In many U.S. metro areas, development of new self-storage facilities has gotten a bit out of control. The top 50 self-storage markets in the nation have seen supply growth of 15.5% over the past five years, well ahead of the 13.3% occupancy-growth figure during the same period. As a result, the U.S. market is oversaturated and rents are declining across the board.
The self-storage industry, which has long been a favored asset of seasoned commercial real estate investors, saw tremendous growth in the first few years of the current U.S. economic expansion as more people moved into urban-area apartments with limited storage space. By 2015, developers who sensed growth potential ramped up new construction or began converting former industrial space into storage facilities.
Building these facilities is less costly than many other property types and thus the entry barriers are lower. New self-storage properties seemingly pop up overnight in some markets, particularly in older, converted warehouse buildings.
The chart on this page shows how the self-storage sector has evolved since 2013. Indeed, more than any other property type, the self-storage market is acutely cyclical. Demand rises in the second quarter of the year before steadily slowing in the following three quarters. This is apparent when viewing the bumpy vacancy-rate trend on the chart.
Note the strong demand growth from 2013 through 2015. The rate of supply growth, however, slowly began to catch up to demand by 2016. After the market achieved balance for about a year, supply growth then accelerated while demand growth stayed relatively flat. As a result, the vacancy rate started to rise in late 2017 and continued to do so through third-quarter 2019.
Rent growth has clearly followed the rule of supply and demand. That is, the excess supply growth starting in 2017 not only began to ease pressure on rent growth, but rents subsequently declined over the past year. Annualized rent growth in the third quarter of last year was negative 2.9% for climate-controlled 10-by-10-foot units and negative 2.3% for non-climate-controlled 10-by-10-foot units.
Some U.S. metros and regions are more out of balance than others. From 2016 through third-quarter 2019, the Southwest and South Atlantic regions had the largest supply-growth imbalances. Consequently, they also saw the sharpest drops in annualized rent growth during the first three quarters of last year.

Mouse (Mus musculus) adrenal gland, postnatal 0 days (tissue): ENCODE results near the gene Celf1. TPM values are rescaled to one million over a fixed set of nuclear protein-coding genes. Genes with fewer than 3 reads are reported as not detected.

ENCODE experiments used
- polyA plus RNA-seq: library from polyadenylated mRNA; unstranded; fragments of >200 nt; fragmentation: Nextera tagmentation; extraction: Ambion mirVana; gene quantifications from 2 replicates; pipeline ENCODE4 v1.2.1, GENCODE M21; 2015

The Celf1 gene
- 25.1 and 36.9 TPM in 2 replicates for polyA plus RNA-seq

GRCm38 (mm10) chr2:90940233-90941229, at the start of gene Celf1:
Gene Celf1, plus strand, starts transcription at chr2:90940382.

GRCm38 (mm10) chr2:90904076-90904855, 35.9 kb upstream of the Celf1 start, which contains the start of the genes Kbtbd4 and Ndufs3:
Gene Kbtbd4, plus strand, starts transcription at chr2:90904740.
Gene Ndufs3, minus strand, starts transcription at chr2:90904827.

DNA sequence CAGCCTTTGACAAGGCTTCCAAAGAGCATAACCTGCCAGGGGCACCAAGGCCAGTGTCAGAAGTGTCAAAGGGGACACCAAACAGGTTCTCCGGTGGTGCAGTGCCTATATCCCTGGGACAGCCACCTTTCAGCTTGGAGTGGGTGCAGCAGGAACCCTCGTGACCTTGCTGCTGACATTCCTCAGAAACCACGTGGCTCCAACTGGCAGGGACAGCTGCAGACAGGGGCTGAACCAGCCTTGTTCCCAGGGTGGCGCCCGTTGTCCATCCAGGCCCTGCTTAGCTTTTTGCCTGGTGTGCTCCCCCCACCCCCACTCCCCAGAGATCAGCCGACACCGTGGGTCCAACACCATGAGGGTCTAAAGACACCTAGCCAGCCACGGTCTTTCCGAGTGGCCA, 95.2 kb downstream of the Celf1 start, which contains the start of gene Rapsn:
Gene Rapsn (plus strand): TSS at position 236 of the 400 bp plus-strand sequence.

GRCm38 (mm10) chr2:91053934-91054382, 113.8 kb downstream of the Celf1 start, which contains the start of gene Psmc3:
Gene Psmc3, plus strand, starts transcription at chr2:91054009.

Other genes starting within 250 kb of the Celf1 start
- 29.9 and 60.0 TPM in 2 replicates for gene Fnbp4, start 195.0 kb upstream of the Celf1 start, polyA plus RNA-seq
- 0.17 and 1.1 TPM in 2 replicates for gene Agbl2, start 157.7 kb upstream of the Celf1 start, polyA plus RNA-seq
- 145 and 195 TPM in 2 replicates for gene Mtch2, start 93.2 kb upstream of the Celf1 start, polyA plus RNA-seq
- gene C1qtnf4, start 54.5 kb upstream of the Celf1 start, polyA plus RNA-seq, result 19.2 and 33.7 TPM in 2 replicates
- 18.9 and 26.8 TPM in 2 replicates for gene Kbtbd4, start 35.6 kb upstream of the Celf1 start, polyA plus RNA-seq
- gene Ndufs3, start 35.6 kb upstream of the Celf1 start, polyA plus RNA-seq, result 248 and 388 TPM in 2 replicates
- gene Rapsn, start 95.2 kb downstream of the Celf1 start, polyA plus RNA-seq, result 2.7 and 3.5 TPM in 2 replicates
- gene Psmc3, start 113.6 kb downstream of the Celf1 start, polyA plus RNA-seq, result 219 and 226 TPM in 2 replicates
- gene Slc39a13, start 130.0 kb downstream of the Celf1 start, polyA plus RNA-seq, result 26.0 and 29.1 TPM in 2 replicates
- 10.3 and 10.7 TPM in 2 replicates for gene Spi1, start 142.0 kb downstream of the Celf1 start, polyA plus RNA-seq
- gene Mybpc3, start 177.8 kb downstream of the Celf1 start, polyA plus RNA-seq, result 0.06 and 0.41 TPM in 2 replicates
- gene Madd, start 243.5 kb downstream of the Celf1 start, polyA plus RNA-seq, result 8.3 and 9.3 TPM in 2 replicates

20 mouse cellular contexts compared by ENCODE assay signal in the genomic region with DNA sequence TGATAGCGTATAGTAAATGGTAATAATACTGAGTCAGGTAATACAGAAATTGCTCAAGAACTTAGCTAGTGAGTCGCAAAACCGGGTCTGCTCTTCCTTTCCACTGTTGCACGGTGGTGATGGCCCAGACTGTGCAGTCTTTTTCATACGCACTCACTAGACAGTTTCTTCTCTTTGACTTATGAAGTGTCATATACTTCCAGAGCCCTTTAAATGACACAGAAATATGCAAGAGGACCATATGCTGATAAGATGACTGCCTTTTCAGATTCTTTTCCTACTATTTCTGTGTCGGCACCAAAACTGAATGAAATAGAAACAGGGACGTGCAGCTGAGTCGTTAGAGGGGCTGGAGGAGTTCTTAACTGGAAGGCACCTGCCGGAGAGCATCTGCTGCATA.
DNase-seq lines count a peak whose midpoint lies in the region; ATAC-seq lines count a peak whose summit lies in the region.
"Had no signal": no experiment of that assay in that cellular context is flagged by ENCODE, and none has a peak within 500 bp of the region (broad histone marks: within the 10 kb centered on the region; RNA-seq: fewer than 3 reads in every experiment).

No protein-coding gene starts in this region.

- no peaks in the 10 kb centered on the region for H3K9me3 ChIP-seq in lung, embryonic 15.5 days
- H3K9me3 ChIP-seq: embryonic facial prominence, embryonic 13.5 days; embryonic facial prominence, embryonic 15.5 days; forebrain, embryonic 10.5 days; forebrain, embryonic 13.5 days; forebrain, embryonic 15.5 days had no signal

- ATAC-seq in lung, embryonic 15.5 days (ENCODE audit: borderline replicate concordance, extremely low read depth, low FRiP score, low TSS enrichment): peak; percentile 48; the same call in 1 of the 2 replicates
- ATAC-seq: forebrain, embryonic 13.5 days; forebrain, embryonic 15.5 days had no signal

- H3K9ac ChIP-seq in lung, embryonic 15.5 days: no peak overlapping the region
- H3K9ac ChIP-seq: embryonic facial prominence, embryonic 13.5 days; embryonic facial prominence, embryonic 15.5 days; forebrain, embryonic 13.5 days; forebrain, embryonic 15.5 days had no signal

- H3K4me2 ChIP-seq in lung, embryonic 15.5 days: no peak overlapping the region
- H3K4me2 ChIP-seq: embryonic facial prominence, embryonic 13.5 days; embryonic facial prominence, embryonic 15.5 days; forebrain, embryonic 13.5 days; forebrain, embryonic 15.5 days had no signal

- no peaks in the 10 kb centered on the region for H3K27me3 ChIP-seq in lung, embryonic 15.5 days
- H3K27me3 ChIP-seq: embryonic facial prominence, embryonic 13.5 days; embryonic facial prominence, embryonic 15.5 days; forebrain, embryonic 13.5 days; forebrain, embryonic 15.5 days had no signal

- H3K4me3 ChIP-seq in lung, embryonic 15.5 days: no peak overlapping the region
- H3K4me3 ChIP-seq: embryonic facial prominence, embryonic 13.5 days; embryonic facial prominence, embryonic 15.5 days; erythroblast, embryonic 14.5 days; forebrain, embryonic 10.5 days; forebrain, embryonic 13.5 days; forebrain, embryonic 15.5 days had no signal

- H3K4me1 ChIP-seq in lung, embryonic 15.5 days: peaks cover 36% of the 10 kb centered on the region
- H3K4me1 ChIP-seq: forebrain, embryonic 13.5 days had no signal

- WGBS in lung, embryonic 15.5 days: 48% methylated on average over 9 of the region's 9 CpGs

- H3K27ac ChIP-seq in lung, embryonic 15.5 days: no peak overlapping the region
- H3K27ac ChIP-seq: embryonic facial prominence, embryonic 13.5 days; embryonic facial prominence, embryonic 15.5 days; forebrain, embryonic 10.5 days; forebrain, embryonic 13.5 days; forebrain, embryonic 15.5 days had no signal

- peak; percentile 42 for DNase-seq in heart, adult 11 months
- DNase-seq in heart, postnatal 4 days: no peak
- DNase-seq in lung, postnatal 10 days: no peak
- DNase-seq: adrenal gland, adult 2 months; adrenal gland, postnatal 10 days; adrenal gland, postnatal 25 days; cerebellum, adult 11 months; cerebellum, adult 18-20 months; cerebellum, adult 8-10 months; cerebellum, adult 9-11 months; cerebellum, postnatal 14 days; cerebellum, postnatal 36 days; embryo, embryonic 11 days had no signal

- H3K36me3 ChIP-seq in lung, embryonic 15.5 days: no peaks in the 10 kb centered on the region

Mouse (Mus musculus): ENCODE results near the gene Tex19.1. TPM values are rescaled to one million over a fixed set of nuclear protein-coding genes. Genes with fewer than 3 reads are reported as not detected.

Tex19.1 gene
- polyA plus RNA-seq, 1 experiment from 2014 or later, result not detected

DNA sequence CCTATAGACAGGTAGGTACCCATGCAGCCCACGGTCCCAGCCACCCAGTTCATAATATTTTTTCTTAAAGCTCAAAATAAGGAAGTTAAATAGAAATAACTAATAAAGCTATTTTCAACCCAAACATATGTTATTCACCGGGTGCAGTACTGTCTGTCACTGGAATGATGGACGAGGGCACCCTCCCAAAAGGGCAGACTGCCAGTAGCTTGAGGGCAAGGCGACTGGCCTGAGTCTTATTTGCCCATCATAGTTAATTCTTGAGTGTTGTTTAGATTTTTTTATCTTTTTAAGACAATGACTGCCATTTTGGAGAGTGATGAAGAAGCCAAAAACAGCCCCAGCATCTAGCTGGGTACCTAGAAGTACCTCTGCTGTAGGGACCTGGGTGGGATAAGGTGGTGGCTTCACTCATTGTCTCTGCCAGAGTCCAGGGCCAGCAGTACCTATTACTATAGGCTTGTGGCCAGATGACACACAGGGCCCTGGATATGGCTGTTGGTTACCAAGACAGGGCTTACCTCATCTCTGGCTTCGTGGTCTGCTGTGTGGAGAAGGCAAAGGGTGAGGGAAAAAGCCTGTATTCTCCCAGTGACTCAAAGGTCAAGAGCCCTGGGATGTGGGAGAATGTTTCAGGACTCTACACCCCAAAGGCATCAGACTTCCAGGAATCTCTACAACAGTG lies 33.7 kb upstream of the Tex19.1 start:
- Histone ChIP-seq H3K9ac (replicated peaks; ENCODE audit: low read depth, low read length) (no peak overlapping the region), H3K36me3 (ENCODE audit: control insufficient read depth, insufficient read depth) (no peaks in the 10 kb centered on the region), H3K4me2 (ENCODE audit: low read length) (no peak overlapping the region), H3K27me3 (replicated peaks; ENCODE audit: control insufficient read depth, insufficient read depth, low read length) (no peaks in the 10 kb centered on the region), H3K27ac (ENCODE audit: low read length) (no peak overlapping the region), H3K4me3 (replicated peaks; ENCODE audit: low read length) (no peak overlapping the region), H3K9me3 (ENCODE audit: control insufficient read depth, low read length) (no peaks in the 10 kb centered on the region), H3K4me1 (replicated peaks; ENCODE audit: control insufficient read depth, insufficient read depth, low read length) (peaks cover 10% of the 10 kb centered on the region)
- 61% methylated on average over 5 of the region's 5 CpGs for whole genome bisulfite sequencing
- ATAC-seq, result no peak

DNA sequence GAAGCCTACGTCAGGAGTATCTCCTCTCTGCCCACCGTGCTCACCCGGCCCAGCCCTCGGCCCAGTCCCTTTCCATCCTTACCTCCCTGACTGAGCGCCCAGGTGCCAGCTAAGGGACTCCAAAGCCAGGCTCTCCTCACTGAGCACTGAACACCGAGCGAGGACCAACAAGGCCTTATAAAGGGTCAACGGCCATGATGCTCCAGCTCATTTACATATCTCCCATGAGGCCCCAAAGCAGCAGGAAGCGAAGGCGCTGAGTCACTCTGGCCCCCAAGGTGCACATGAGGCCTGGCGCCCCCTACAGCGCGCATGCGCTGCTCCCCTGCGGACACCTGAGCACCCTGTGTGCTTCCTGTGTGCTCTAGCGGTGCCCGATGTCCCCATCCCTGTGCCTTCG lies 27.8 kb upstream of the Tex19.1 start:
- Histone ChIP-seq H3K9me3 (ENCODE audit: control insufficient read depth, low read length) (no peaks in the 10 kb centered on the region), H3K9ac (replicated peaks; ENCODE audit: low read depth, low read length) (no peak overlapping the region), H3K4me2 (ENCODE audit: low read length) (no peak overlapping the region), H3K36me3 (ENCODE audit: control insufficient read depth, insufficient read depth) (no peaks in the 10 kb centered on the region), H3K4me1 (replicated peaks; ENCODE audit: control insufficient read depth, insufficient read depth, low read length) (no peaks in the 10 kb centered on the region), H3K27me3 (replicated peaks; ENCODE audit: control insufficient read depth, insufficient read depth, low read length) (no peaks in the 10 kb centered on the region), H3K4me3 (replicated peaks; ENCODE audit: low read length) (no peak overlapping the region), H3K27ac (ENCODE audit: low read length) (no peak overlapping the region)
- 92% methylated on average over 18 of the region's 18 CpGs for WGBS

The rent declines for the two categories of self-storage facilities, however, are deeper in the Southwest than in the South Atlantic. This is likely due to the relatively higher 2019 vacancy rate of 14.7% in the Southwest states, compared to 13.9% in the South Atlantic states. In contrast, the West region had the smallest imbalance in supply growth over these three-plus years, as well as the lowest vacancy rate and the smallest annual rent declines in 2019.
Lastly, the supply imbalances in the Midwest and Northeast regions are less severe than what is occurring in the Southwest and South Atlantic states, but they are larger than that of the West. As a result, their respective rent declines are comparatively moderate.
The self-storage industry has plateaued and future supply growth is expected to slow considerably. Vacancy rates and rents should remain flat in most metros. That said, it is important to consider differences across regions and metros, since doing so can yield opportunities that buck national and regional trends.
Just as important, however, are changes in local economies and demographics. Areas with large numbers of college students or baby boomers may continue to see higher demand. Still, it pays to know the self-storage market and where these properties are overbuilt. Supply growth has clearly had a deeper impact than demand on self-storage trends over the past few years.